We recognize the genre immediately: the early 1900’s; a beautifully photographed desert landscape; a lawless place on the edge of civilization; a stranger rides into town; a shoot-out against bandits in a canyon – yet the “cowboys” are dressed in Bedouin robes and they’re riding camels, and the desert has brown and beige hues rather than reddish. The American “Western” has been here successfully transported to the wild parts of Arabia and Egypt. (Of course the American Western has another alter-ego in another semi-mythical part of the world too; the Japanese samurai film; though in "Theeb" the Western trope is used not as a nostalgic look back on an earlier time, but as a biting critique of the coming of "civilization".) I won’t give away any of the plot, except that Theeb is a boy who learns about a bad world; there’s good (the tribal society) vs. evil (“civilization”), a couple of surprise twists, lots of artsy foreshadowing, and stunning photography. Fans of Hollywood storytelling may find it looks a little too “indie”, but to me this roughness adds to the roughness of the storyline. The unseen, mocking voices in the canyon are genuinely frightening, as is the acting of the bandit who shows up later with uncertain intentions. The foreshadowing of the boy tracing the cracks in the parched mud is also an interesting moment. Worth watching if only to see how a familiar type of movie can be made unfamiliar.

A side note: To my ears, there seems to be some confusion about the name. The Arabic pronunciations alternate between “Thaybe”, “Taybe”, and “Teb” with a drawn-out E. I’m guessing that I’m hearing a vowel sound halfway between the long A and the short E, and a TH as a variant of a type of T. These sounds occur frequently in the world’s languages, and I speak no Arabic so I don’t know how they work in that language.

p
Pen__
Mar 19, 2017

Excellent story of coming of age, loss of innocence, loss of a culture, genecide, told through the eyes of a young boy. Superb acting, cinematography is breathtaking, music is exquisite.

Use of landscape, mountains, water wells, texture, lighting, to tell story.

Life and death, survival, loss, grief, brotherly family love, honor, truth, lies, clash of culture, wonder, adventure, revenge, anger...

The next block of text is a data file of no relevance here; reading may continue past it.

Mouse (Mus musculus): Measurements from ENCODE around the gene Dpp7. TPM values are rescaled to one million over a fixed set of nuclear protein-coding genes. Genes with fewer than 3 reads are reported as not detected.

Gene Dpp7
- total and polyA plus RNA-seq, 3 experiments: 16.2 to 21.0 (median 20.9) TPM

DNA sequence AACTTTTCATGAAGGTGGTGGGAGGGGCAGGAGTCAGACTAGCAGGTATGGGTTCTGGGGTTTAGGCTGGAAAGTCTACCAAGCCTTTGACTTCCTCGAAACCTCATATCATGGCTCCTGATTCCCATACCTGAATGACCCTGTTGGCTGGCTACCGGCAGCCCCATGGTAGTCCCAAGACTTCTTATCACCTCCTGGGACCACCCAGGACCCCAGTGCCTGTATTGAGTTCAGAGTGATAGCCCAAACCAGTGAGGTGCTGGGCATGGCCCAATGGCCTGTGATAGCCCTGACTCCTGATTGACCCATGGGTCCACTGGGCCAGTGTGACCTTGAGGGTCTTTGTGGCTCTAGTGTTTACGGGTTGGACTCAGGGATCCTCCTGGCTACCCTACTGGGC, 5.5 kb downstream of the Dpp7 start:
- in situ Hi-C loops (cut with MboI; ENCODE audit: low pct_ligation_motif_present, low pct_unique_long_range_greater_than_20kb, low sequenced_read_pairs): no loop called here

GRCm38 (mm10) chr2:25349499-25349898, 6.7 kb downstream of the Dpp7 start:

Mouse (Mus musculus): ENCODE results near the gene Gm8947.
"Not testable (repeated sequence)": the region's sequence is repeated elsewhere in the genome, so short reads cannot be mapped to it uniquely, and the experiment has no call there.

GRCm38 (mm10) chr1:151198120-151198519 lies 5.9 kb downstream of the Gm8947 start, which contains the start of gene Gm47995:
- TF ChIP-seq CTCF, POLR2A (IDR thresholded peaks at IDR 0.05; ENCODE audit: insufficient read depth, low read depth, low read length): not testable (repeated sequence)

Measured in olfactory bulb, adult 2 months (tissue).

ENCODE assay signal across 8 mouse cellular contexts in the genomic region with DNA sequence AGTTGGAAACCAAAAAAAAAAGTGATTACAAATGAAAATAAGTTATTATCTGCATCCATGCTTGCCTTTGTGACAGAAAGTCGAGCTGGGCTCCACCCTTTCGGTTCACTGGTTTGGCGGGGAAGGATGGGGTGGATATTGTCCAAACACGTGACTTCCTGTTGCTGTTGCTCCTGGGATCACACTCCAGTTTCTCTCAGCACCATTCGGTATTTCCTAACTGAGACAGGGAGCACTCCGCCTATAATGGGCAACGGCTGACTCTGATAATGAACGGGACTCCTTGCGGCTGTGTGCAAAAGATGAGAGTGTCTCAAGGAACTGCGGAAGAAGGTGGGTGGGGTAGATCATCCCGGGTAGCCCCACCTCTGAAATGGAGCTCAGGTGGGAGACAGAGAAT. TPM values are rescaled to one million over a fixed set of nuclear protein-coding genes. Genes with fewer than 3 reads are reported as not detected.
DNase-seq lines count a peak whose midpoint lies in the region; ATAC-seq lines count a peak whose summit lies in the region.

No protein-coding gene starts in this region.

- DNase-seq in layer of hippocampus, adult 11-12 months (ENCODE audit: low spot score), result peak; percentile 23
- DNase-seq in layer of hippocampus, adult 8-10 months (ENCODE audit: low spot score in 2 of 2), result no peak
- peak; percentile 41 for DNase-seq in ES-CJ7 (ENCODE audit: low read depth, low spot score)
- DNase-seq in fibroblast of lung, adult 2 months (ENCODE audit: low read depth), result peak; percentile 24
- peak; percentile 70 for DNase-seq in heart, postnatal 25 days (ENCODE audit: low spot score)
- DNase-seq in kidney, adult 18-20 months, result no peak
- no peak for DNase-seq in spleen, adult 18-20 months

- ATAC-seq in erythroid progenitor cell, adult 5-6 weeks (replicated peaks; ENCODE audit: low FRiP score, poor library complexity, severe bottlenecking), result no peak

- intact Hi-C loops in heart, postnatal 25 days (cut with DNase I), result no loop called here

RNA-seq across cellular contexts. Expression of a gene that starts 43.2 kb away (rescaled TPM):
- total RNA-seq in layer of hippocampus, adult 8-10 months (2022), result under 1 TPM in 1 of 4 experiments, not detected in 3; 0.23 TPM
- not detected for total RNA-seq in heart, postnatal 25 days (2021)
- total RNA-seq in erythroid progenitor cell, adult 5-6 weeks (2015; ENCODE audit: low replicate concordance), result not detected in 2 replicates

Shepherd culture (kind, nurturing, protective, family, bonds, wisdom, honor, integrity) meets "civilization" (greed, lies, betrayal, speed, )

Well worth watching with the director/writer commentary also.

No "special effects", none needed. Fantastic traditional classic excellence in film and story telling. Using a well written story, with depth and many metaphors, fine acting, using natural landscape, lighting, pure quality in all,aspects.

Based on true events, (similar to the genecide of American Indiginous people, and many others around the planet), when cultures clash. Questions many aspects of humanity, including: what humanity, "civilization" (being civil) really is.

b
Bill_L
Nov 15, 2016

Brilliant adventure story. Breathtaking scenery, fascinating characters, superbly plotted and just the right amount of action. I watched it twice and will watch it again.

t
trotter73
Nov 15, 2016

interesting movie

i
ilovewhippets
Sep 24, 2016

Superb movie! Wonderful story and great acting! The Bonus section was very interesting, also! I recommend it!

s
snakie_chick
Sep 17, 2016

Slow moving but beautifully shot. Great ending!

v
voisjoe1_0
Aug 06, 2016

Young Theeb follows his Arabic brother, who is travelling on camel through a mid-eastern desert with a mysterious Englishman in the early 20th century. Lots of hard lessons for our young Theeb. The story is incredibly suspenseful and mysterious and the cinematograph of the rocky mountain sandy desert scenery is beautiful beyond belief. Is this film actually filmed on location?